One office Hughes will not seek is the Senate seat of Orrin Hatch. He said he supports Mitt Romney for that. “We’ve all been proud of the voice and the tone and the leadership that has been demonstrated by Governor Romney, and I think that he is loved here in the state.”

But he also said that Romney should stop criticism of Trump that he argued amounts to forming a “circular firing squad” for Republicans.

Hughes said he told only his family and staff about his decision before Wednesday, so his announcement surprised many — including Senate President Wayne Niederhauser, R-Sandy.

“It came as a shock to me to hear he wasn’t running again,” he said. “We work well together, so I’ve appreciated that. I will be sad not to have him around — part of the reason is he always makes life a lot more colorful.”

The sentiment was echoed by Gov. Gary Herbert.

“He has brought characteristic zeal and an incredible work ethic to every aspect of his service. I wish him all the best,” Herbert said in a tweet in which he referred to Hughes as “my great friend.”

An amateur boxer, fan and boxing promoter, Hughes last year held a charity exhibition match and drew parallels between the way he approaches that sport and politics.

“My politics matches my fight game,” said Hughes. "I lead with my chin and I’m always getting hit.”

During the past year, Hughes pushed hard for Operation Rio Grande to clean up crime around downtown Salt Lake City areas frequented by the homeless, and to provide better services to those without homes. He counted that as among his greatest accomplishments in office.

Leading up to the mid-August launch of Operation Rio Grande, Hughes had set up a temporary office — he called it the “war room” — in a building across the street from the homeless shelter, where he would watch drug deals go down as the crackdown was planned.

Among other tough issues lawmakers tackled with Hughes as speaker was the controversial decision to move the Utah State Prison to a site picked from among several locations — all of them controversial. In the end, the project — carrying a price tag of more than $550 million — was slated for northwest Salt Lake City, in the area of Salt Lake City International Airport.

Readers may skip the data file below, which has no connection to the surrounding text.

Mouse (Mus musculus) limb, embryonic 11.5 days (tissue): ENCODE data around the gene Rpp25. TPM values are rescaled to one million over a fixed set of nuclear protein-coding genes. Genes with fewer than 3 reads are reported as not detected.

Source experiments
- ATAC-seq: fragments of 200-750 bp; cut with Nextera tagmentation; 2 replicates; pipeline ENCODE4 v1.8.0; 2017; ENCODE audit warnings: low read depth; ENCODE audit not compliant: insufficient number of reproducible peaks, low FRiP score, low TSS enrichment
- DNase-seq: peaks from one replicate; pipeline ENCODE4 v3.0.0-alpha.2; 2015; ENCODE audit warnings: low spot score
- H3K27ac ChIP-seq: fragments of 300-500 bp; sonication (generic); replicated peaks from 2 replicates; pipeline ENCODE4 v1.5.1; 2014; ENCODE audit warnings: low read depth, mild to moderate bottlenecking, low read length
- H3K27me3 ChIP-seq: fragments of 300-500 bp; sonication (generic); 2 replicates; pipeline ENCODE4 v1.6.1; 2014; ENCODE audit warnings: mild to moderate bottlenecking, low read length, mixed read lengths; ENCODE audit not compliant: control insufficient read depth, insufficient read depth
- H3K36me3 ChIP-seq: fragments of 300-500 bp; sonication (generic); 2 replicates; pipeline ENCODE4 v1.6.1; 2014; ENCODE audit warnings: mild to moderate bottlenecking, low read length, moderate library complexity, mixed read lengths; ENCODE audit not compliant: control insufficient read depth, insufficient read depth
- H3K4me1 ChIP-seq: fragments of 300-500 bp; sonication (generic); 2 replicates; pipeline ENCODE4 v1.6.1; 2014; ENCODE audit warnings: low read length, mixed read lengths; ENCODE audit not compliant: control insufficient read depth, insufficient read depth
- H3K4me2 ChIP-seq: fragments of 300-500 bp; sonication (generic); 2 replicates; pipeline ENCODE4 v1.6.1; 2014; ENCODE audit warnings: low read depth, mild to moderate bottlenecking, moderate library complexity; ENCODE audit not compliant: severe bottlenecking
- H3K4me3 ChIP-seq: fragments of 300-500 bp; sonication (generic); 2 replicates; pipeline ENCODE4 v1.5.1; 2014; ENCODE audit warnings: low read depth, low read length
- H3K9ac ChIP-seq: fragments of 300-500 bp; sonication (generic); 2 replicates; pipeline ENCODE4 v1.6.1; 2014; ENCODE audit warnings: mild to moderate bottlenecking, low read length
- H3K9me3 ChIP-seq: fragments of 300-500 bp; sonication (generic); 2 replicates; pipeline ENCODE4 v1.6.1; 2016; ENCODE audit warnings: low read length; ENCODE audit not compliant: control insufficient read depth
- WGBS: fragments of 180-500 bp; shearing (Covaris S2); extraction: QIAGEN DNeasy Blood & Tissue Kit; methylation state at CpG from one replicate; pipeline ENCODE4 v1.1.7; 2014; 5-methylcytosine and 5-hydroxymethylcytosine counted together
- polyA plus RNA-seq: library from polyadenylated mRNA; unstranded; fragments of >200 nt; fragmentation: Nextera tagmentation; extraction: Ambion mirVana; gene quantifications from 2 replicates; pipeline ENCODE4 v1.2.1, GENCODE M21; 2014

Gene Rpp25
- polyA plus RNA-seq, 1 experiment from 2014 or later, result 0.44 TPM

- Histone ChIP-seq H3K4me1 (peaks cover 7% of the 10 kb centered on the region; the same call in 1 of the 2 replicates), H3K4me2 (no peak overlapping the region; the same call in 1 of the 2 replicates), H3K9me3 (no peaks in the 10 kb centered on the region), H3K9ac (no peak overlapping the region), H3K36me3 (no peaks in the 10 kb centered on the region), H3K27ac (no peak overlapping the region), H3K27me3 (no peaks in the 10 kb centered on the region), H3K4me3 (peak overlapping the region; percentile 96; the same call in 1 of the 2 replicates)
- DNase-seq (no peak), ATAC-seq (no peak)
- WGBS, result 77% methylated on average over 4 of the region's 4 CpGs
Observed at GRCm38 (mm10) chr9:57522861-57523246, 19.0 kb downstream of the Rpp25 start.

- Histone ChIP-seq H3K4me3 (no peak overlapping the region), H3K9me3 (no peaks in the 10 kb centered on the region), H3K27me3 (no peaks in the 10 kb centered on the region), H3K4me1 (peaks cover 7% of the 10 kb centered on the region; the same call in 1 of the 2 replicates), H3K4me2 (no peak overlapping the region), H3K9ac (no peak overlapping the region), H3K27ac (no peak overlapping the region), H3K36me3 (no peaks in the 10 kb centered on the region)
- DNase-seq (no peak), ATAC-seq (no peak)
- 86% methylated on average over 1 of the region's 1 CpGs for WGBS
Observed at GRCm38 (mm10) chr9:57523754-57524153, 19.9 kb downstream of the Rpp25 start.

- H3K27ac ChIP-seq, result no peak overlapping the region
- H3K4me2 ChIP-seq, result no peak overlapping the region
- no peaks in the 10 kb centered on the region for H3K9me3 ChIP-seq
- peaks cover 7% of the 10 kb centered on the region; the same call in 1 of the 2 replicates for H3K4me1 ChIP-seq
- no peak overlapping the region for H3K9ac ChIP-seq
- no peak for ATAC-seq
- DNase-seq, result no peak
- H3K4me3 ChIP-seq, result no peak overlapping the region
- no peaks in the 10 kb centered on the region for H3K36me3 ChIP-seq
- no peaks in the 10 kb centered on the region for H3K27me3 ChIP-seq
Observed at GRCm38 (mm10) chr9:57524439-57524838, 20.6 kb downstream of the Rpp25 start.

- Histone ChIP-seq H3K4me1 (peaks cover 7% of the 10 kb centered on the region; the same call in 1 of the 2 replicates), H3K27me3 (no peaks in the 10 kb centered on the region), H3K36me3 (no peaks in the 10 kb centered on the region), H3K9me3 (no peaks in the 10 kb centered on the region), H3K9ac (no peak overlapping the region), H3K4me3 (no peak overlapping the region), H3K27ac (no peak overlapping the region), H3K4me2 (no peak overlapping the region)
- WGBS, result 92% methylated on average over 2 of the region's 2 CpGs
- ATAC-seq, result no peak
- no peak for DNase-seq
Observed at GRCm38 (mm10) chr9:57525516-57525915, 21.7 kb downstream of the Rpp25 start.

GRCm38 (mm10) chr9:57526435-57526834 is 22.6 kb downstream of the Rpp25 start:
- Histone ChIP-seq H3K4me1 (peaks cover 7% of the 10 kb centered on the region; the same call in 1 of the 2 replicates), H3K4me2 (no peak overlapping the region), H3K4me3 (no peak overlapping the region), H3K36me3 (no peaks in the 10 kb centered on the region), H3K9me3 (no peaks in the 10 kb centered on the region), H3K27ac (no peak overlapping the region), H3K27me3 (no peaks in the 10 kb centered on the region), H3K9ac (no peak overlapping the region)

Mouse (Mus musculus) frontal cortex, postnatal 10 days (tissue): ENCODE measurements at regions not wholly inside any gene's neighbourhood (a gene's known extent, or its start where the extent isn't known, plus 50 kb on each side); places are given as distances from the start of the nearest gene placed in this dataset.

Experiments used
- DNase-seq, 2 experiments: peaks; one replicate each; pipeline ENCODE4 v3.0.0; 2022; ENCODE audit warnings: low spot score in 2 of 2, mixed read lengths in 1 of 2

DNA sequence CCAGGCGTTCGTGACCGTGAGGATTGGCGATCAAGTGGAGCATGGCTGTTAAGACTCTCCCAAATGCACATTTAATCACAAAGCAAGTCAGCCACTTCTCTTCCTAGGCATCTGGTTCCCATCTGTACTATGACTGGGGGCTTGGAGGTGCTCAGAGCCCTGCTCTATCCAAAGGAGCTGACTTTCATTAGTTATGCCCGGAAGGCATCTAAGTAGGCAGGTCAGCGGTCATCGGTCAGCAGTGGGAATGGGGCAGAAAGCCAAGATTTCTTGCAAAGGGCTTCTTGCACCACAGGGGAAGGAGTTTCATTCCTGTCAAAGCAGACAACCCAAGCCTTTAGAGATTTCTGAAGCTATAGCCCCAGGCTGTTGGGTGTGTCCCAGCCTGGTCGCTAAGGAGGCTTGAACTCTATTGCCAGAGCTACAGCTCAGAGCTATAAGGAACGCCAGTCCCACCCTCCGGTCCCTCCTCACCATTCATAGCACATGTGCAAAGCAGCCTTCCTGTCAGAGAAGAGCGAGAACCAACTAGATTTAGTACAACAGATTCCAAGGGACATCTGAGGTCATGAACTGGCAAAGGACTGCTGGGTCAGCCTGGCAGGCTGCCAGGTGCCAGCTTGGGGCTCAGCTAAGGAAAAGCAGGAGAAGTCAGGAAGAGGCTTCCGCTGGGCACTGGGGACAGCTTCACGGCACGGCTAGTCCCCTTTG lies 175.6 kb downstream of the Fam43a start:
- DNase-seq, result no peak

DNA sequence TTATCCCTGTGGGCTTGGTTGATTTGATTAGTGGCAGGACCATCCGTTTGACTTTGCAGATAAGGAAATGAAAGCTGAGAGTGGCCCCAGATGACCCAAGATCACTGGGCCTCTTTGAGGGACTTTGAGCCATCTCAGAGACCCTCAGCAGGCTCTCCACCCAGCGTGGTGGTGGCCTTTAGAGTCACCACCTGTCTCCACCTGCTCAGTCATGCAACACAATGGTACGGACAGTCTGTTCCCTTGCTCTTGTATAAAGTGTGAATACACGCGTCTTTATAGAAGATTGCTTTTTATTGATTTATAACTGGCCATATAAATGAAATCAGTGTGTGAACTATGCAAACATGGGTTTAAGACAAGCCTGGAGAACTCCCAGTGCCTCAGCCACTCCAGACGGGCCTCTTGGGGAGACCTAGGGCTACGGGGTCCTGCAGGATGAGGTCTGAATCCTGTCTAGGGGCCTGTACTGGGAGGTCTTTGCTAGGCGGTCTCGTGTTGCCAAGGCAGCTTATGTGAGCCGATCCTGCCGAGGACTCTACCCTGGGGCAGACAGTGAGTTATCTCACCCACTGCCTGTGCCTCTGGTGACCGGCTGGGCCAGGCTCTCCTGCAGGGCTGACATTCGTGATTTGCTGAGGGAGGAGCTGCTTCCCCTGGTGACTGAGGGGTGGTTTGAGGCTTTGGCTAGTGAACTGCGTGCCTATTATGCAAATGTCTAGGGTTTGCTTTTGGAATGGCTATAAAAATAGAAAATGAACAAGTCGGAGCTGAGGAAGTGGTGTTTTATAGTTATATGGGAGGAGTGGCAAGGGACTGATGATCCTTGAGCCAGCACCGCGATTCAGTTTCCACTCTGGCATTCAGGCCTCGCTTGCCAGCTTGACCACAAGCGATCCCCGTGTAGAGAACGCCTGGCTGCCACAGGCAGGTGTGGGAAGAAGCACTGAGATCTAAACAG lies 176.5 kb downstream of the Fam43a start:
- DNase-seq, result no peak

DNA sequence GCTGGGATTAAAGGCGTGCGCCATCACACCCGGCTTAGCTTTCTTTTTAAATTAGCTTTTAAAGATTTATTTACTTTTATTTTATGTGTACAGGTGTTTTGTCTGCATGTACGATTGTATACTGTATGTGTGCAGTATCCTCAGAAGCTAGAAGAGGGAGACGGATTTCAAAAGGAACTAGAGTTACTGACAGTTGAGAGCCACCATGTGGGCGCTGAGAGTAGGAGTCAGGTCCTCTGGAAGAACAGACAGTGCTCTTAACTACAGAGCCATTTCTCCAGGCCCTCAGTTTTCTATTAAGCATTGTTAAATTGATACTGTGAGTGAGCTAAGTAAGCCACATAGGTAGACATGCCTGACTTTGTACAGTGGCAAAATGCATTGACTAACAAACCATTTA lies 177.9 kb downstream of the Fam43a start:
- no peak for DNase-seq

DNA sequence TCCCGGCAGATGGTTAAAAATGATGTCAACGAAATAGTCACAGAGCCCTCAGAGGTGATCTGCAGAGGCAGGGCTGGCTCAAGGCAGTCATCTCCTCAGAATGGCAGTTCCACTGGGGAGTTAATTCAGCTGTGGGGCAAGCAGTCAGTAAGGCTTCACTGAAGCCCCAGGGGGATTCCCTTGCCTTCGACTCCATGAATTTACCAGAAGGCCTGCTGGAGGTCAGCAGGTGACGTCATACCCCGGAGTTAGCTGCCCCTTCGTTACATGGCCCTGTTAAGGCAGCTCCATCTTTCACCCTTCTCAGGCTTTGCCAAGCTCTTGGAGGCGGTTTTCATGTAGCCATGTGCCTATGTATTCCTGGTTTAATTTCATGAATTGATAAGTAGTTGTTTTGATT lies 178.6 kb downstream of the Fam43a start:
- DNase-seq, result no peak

Hughes also became the face of the conservative Republican resistance in Utah to Medicaid expansion under the Affordable Care Act. The House GOP conducted almost all of its discussions in closed-door caucuses and refused to debate and vote on the issue on the House floor. Hughes defended the approach, saying he didn’t want to waste time on issues that didn’t have enough support to pass.

Earlier this week, Hughes said that his leadership style is not to order members around, but to hold discussions and work out what is best.

“We welcome the discussions that are going to be happening in the weeks to come,” he said. “I’m afraid if I actually said these are marching orders, we wouldn’t do that … because no one wants to be told what to do in the House.”

Hughes, the former chairman of the Utah Transit Authority, also said this week he worries many voters and local officials have lost trust in that scandal-tainted agency, meaning “transit isn’t the viable partner it could be” in solving congestion and pollution.

He said he supports changing how UTA is governed to restore trust. A legislative task force is proposing to replace UTA’s current 16-member board and its CEO with a three-member commission appointed by the governor. “I want to see it work in a way where it is a viable partner for our counties and cities.”

Hughes has served as House speaker since 2015, and previously served as majority whip. He was first elected to the House in 2002.

“It has been the honor of my life to serve as speaker,” he said Wednesday.